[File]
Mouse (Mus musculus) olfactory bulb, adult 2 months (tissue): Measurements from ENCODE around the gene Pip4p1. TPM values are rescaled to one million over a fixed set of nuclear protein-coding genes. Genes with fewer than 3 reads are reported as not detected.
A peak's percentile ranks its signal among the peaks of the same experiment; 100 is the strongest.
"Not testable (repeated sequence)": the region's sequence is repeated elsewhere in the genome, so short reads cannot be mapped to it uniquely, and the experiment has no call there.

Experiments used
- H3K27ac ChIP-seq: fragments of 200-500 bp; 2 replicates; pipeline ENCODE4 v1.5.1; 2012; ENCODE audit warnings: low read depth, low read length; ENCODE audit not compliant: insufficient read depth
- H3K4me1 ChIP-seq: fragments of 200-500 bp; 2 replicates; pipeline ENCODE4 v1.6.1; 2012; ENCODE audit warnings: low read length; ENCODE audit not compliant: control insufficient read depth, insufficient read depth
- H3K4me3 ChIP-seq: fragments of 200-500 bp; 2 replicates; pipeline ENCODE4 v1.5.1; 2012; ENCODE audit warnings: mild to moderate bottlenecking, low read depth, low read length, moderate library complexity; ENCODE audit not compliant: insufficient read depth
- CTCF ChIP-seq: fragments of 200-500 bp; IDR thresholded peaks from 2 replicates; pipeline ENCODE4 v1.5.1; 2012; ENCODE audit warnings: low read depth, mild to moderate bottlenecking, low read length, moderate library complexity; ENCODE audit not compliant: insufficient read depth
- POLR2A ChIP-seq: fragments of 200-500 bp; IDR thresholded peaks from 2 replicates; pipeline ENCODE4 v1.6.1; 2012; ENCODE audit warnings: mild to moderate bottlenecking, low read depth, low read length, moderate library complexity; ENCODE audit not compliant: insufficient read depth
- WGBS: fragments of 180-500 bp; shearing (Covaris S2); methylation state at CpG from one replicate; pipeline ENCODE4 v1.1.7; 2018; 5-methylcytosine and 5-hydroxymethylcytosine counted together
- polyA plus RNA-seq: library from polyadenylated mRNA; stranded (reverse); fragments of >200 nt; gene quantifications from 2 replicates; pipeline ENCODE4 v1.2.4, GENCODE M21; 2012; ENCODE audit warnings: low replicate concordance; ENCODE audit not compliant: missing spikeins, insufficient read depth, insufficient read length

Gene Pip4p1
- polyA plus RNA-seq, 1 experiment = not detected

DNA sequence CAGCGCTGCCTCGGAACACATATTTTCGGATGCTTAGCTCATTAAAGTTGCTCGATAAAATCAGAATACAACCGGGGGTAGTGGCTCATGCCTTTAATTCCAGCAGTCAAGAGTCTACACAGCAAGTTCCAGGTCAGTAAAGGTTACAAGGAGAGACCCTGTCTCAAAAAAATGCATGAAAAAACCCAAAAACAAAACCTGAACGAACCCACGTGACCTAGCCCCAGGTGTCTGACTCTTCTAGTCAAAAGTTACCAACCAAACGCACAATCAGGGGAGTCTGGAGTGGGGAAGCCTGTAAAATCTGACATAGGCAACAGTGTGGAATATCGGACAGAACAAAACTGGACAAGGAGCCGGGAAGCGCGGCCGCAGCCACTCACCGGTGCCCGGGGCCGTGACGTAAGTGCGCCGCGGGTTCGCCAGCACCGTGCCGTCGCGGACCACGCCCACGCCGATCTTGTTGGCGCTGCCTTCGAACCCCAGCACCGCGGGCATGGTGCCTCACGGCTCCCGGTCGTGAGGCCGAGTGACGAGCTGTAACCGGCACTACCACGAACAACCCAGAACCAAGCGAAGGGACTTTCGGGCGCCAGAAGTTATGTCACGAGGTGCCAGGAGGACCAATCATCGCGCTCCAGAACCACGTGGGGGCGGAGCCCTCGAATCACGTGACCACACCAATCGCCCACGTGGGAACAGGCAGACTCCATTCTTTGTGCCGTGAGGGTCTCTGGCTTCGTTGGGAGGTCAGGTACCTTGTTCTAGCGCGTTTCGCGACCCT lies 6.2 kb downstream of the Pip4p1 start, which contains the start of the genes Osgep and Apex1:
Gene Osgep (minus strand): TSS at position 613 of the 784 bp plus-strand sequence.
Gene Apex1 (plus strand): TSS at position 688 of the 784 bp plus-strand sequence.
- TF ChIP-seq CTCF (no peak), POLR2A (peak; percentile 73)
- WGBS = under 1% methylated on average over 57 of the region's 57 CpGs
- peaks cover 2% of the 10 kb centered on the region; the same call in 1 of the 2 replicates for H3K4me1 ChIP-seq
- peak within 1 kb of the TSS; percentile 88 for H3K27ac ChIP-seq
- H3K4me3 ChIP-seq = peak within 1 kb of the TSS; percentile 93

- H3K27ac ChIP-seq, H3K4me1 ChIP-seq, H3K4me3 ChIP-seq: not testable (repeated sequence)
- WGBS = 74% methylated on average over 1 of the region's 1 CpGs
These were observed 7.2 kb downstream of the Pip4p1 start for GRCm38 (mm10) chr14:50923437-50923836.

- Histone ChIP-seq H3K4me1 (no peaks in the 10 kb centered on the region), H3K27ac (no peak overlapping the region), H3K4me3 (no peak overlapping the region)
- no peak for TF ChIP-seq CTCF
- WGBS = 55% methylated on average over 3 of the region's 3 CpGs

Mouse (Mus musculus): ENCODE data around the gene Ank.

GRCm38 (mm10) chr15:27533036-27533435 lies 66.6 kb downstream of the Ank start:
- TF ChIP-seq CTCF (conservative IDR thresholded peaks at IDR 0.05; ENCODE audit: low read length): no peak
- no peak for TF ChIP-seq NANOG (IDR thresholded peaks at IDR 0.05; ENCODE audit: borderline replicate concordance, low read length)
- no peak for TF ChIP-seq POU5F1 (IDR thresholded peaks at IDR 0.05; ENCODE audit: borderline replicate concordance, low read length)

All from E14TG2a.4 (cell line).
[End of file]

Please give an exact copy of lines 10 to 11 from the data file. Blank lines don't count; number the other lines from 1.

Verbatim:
- WGBS: fragments of 180-500 bp; shearing (Covaris S2); methylation state at CpG from one replicate; pipeline ENCODE4 v1.1.7; 2018; 5-methylcytosine and 5-hydroxymethylcytosine counted together
- polyA plus RNA-seq: library from polyadenylated mRNA; stranded (reverse); fragments of >200 nt; gene quantifications from 2 replicates; pipeline ENCODE4 v1.2.4, GENCODE M21; 2012; ENCODE audit warnings: low replicate concordance; ENCODE audit not compliant: missing spikeins, insufficient read depth, insufficient read length